placed by the Freedom of Information

Act 2000 (the “Act”) on the Welsh
Assembly Government’s ability to comply with your expectations of
confidentiality. The Welsh Assembly Government can only preserve the
confidentiality of your information in accordance with its obligations under the
Act.



Under the Act, anybody may request information from a public authority with
functions in the United Kingdom. The Act confers two statutory rights on
applicants:


(a)

to be told whether or not the public authority hold that information;
and, if so,


(b)

to h
ave that information communicated to them.


The overriding presumption under the Act is that information held by a public
authority is disclosable unless one of the exemptions detailed in the Act
applies.


In order to assist us in determining whether t
hat information you consider to
be confidential is protected by any of the exemptions set out in the Act we
should be grateful if, when submitting an Application, you clearly identify the
information that you consider to be confidential (and mark such info
rmation as
confidential) and confirm in writing:


(a)

that you consider the information to be confidential and the reasons
for this;

(b)

if relevant, the period for which the information is likely to remain
confidential; and

(c)

the uses to which that information wil
l be put.


Please note that the marking of the entire application as “confidential” will not
be sufficient unless suitable reasons can be given as to why the entire
application is confidential. Please also note that the receipt of any information
marked

“confidential” or equivalent should not be taken to mean that the
Welsh Assembly Government accepts any duty of confidence by virtue of that.
Even where you indicate that the information is confidential, the Welsh
Assembly Government may still be require
d to disclose it under the Act if a
request is received.

13


Please note that in any event any obligations of confidentiality that the Welsh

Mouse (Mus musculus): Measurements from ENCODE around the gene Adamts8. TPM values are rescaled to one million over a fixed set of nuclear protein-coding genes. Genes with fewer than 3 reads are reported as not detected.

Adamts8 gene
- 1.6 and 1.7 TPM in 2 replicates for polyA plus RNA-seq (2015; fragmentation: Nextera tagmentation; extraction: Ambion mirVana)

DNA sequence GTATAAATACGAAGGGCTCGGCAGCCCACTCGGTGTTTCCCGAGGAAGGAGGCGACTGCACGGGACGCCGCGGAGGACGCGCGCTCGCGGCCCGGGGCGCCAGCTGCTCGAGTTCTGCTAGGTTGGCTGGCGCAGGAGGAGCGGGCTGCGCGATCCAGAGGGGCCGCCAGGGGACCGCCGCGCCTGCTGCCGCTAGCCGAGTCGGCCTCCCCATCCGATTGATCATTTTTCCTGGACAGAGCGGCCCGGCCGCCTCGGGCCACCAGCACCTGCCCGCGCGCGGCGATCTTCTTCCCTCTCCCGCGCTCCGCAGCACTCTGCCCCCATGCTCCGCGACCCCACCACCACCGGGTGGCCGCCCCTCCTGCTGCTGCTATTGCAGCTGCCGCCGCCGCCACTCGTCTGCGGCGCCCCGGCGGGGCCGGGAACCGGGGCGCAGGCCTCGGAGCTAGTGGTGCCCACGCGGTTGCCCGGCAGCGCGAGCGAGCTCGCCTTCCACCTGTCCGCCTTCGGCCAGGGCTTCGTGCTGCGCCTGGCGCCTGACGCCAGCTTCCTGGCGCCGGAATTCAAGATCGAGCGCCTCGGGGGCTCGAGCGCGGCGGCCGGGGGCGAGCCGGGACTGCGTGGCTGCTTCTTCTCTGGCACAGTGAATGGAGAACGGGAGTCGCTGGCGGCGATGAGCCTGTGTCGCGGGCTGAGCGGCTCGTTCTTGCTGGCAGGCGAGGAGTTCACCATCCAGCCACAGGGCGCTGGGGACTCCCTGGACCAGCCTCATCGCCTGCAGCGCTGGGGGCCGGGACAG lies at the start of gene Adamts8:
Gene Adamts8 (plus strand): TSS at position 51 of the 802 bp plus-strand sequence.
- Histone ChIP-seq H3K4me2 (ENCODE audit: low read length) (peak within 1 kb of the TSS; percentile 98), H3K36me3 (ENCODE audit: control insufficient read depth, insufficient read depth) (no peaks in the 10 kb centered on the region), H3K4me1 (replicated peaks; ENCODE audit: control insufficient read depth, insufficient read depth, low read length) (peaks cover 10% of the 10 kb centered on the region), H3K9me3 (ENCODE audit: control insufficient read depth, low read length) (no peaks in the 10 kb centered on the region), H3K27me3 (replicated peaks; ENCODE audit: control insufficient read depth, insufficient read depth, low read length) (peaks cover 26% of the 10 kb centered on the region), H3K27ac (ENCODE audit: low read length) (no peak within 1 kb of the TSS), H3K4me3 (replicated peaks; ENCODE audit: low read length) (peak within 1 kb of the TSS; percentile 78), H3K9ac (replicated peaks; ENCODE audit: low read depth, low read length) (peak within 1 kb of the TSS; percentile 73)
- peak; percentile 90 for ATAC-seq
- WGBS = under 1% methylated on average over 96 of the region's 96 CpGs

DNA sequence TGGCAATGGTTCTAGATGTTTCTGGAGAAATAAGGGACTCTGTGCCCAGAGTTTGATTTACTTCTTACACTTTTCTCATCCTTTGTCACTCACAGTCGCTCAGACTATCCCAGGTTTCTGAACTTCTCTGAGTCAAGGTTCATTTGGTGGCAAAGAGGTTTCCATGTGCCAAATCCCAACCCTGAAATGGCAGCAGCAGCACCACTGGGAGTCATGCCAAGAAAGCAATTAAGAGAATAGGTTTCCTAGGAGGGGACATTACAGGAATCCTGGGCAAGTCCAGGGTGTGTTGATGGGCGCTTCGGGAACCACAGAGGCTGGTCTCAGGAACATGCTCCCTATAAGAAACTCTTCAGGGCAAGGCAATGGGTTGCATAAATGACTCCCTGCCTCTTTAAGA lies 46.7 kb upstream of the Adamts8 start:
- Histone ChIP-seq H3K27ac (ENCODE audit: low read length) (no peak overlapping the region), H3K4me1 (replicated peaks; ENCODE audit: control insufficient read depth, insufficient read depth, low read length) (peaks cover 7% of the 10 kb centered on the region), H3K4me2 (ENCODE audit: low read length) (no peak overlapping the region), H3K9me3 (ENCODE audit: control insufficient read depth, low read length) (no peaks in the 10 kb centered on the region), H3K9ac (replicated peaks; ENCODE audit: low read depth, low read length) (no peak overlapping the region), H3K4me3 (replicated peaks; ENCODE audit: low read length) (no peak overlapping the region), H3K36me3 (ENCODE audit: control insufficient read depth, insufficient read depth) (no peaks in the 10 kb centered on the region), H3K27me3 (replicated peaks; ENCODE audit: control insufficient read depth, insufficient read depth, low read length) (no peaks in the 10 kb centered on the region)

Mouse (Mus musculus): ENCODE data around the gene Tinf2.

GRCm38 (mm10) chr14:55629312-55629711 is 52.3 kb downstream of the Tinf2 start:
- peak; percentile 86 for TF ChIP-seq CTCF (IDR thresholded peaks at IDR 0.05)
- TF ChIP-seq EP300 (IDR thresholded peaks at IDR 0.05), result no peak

Assembly Government accepts in relation to any Application will not last for a
period of more than one year from the

date the Welsh Assembly Government
notifies you of its decision concerning whether as a result of the Application it
will provide you with funding.


It is the Welsh Assembly Government’s current policy to consult with any party
whose information is the s
ubject of a request for information.


The Welsh Assembly Government will ensure that any information identified
by you as confidential in accordance with this section which is then passed on
to any third parties (for example for the purposes of evaluating
an
Application), will be done so under strict obligations of confidentiality.


The technical information disclosed within the Application will not be published
and does not constitute prior disclosure in patent terms (that is, it will not
affect your rig
hts to apply for a patent).





























14


PROCUREMENT



'Procurement Legislation' is defined in the offer letter as the Public Contracts
Regulations 2006 (SI 2006/5), the Utilities Contracts Regulations 2006 (SI
2006/6), the European Commiss
ion’s Interpretive Communication (2006/C
179/02), Directive 2004/18/EC of the European Parliament and Council of 31
March 2004 on the coordination of procedures for the award of public works
contracts, public supply contracts and public services contracts
and Directive
2004/17/EC of the European Parliament and Council of 31 March 2004
coordinating the procurement procedures of entities operating in the water,
energy, transport and postal services sectors (all as amended from time to
time).


'Community Pr
inciples' are defined in the offer letter as the principles, upon
which the Procurement Legislation is based, of transparency, non
-
discrimination, equality of treatment, proportionality, mutual recognition, free
movement of goods, the right of establishmen
t and the freedom to provide
services contained in the EC Treaty (as amended from time to time).


1

It is the Applicant’s responsibility to ensure that the Project complies
with the Structural Funds Regulations. The Applicant may also have to
comply
with the Procurement Legislation or the Community Principles
in respect of the Project. Please see below, under the heading
‘Procurement Legislation and Community Principles’ for further details.


2

The Applicant must obtain its own legal advice if i
t requires advice
regarding its duties and responsibilities under the Structural
Funds Regulations, the Procurement Legislation and the
Community Principles in respect of the Project.


Structural Funds Regulations


3

The terms and conditions of the Agreem
ent have been prepared so
that they reflect, so far as possible, the Applicant’s responsibilities
under the Structural Funds Regulations. Copies of the Structural Funds
Regulations can be obtained from WEFO’s website.


Procurement Legislation and Community

Principles


4

The Procurement Legislation applies to contracts for works, supplies,
services and utilities financed in whole or in part by the Structural
Funds, where applicants are contracting authorities (as defined in the
Procurement Legislation).


5

T
he Procurement Legislation requires contracts above certain
thresholds to be advertised in the Official Journal of the European
Communities. Bids for contracts must be assessed on an objective